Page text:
KENOSHA, Wis. — When he was acquitted of murder in shootings during unrest in Kenosha, Kyle Rittenhouse went from staring at possible life behind bars to red-hot star of the right: an exclusive interview with Tucker Carlson and a visit with Donald Trump at Mar-a-Lago capped by a photo of both men smiling and snapping a thumbs-up.
For Rittenhouse, a year of legal uncertainty over whether his claim of self-defense would stand up has given way to uncertainty over what's next. He told Carlson, in an appearance that spiked the host's ratings by some 40%, that he hoped to become a nurse or maybe even a lawyer. He planned to "lay low" but would for sure leave the Midwest.
Even as Rittenhouse figures out his next moves, fundraising continues on his behalf, ostensibly to retire legal bills from his trial but perhaps in recognition that he may face civil lawsuits over the shootings. Rittenhouse has hinted he may bring defamation claims of his own, and could seek possession of $2 million in bail money raised by his supporters.
And some marketing experts say Rittenhouse — at least for a short while — may be able to leverage his story into lucrative paid appearances and even a book.
"I wouldn't go near it on a number of levels," Ric Bachrach, CEO of branding and marketing company Celebrity Focus, said. "But somebody out there is going to want to tell his story."
"He could easily secure a seven-figure book contract," said Andrew M. Stroth, a former talent agent and an attorney in Chicago with no ties to Rittenhouse. Rittenhouse, he said, "could monetize his brand and potentially make in the millions."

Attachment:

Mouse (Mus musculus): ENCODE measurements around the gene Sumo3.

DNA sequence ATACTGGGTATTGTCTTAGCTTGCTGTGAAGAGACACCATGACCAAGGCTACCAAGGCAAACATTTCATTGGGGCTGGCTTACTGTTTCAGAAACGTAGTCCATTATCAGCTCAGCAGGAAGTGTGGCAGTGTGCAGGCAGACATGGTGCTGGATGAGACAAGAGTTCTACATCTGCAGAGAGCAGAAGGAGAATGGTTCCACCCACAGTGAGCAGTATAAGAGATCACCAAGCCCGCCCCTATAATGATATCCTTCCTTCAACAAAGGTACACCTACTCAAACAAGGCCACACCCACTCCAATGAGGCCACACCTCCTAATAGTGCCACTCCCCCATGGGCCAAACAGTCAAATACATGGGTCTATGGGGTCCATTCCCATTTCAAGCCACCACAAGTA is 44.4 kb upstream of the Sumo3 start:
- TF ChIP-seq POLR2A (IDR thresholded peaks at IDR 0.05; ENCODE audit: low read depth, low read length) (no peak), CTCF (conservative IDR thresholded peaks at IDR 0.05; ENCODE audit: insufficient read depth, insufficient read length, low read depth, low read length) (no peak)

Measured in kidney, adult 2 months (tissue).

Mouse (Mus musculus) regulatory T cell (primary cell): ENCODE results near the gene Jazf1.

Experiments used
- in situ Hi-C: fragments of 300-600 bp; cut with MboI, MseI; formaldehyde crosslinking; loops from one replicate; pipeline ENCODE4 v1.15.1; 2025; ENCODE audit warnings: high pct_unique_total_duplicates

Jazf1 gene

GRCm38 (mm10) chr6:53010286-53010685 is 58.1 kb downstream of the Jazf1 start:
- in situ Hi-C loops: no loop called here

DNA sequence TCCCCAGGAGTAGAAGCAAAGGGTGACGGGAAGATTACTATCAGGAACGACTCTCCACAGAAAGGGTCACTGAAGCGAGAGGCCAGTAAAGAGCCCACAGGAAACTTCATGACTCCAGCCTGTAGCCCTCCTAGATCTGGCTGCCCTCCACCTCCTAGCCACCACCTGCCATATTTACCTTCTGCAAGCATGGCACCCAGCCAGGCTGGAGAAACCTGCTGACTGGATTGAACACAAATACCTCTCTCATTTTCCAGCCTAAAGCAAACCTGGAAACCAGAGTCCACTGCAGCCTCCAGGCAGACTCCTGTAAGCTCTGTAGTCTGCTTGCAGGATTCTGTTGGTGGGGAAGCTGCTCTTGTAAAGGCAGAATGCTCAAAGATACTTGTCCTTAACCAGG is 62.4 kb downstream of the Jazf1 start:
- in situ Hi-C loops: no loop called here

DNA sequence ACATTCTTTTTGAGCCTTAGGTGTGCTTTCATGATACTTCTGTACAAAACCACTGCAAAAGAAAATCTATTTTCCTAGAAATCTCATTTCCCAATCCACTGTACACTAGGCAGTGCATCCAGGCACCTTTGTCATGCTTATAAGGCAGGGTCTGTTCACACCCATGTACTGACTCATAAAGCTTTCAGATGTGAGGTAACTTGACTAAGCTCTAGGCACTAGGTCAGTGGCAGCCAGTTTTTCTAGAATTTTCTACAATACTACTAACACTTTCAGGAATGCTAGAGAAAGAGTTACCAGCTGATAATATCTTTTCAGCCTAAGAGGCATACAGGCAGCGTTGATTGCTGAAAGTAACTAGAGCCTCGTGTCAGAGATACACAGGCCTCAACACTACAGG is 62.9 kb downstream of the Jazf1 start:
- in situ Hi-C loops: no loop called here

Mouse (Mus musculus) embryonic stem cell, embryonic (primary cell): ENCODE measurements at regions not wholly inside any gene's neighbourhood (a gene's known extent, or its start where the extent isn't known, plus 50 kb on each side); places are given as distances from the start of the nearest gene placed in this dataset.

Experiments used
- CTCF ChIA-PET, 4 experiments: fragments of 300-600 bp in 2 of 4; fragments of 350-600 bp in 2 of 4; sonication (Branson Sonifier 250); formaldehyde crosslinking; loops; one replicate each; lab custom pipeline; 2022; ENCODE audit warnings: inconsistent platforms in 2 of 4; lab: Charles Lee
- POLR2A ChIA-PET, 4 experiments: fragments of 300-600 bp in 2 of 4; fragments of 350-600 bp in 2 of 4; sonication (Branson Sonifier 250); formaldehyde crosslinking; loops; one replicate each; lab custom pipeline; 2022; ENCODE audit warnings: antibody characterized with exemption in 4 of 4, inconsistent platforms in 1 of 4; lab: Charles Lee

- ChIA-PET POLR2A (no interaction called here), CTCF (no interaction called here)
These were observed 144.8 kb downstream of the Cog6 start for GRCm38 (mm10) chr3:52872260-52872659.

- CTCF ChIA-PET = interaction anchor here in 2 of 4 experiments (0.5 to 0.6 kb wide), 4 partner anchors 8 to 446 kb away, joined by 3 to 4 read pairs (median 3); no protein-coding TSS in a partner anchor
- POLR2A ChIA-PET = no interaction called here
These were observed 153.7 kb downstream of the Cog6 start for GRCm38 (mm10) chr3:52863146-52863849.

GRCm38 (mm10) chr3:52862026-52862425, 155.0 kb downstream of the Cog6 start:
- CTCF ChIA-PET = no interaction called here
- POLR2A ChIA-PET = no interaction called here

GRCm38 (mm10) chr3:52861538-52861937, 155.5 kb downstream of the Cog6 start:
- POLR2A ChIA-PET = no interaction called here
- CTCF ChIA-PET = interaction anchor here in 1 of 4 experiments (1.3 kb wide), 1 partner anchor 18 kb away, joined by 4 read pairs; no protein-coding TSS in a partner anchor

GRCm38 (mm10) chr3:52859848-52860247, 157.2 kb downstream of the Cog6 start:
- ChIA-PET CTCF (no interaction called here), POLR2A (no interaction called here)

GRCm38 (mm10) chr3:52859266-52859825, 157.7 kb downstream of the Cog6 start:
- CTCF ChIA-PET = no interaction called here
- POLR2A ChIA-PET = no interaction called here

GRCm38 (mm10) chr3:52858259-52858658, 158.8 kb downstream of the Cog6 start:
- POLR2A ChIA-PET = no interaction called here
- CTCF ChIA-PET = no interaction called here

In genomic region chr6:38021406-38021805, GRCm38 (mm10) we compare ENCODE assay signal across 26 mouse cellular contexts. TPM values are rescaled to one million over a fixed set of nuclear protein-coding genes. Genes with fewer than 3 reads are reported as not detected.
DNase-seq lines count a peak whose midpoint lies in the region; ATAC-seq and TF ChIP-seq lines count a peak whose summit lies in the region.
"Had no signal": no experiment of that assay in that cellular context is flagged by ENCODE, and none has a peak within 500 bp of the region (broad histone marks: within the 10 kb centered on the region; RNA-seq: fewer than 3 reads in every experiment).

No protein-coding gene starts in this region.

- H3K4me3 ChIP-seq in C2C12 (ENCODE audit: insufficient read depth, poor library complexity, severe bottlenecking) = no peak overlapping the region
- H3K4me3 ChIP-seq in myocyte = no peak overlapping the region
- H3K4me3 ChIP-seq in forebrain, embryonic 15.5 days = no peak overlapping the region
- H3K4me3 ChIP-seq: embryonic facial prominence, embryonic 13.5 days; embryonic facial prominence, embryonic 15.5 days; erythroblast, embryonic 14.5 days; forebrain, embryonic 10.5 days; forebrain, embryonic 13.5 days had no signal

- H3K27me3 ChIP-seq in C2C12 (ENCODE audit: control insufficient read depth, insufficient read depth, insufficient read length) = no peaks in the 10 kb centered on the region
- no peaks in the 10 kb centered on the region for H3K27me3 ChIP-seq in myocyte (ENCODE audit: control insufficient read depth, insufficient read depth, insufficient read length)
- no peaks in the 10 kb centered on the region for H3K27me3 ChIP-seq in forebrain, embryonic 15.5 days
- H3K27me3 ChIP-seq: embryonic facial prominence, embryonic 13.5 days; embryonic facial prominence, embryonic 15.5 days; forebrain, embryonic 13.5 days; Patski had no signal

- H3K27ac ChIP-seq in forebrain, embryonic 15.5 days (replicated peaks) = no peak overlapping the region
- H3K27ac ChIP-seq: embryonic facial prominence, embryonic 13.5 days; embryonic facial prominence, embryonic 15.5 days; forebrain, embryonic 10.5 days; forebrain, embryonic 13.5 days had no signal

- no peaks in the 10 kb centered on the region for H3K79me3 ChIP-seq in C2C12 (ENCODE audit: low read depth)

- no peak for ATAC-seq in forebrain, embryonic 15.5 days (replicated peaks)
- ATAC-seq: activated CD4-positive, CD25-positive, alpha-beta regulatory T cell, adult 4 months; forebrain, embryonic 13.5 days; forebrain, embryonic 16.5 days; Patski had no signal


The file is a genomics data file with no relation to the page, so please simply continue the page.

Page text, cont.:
Rittenhouse could get the $2 million that was raised for his bail, though there is a legal battle for it. In Kenosha County, where he was tried, if a defendant is acquitted, the entire bail amount is typically refunded to whomever posted it, upon a judge's order. The poster of the bail is not necessarily the defendant, said Rebecca Matoska-Mentink, the clerk of courts for Kenosha County.
Rittenhouse's bail was posted by his former attorney, John Pierce, who said he has relinquished claim to the money. Mark Richards, Rittenhouse's current attorney, said in a Friday filing it should go to his client. Fightback Foundation, the organization that raised the funds and transferred them to Pierce so bail could be paid, argues that the money should be refunded to the organization.
Other fundraising opportunities have opened up.
After his acquittal, GoFundMe lifted a ban on Rittenhouse fundraisers that had been in place as part of a policy blocking fundraising for the legal defense of someone accused of a violent crime. There didn't appear to be any new fundraising efforts for Rittenhouse on the GoFundMe website.
But there are at least three efforts to raise money for Rittenhouse or his family on GiveSendGo, one of which has raised more than $625,000 — including thousands since his acquittal. It's not clear how much an additional website, freekyleusa.org, has raised.
One email Tuesday from "Free Kyle USA," sent under the name of Rittenhouse's mother, Wendy, called his acquittal "a victory for the truth, for justice, and for every American's God-given and unalienable right of self-defense." It said funds would go toward case-related debts, legal bills and then toward a scholarship fund for Rittenhouse so he can graduate from college without debt.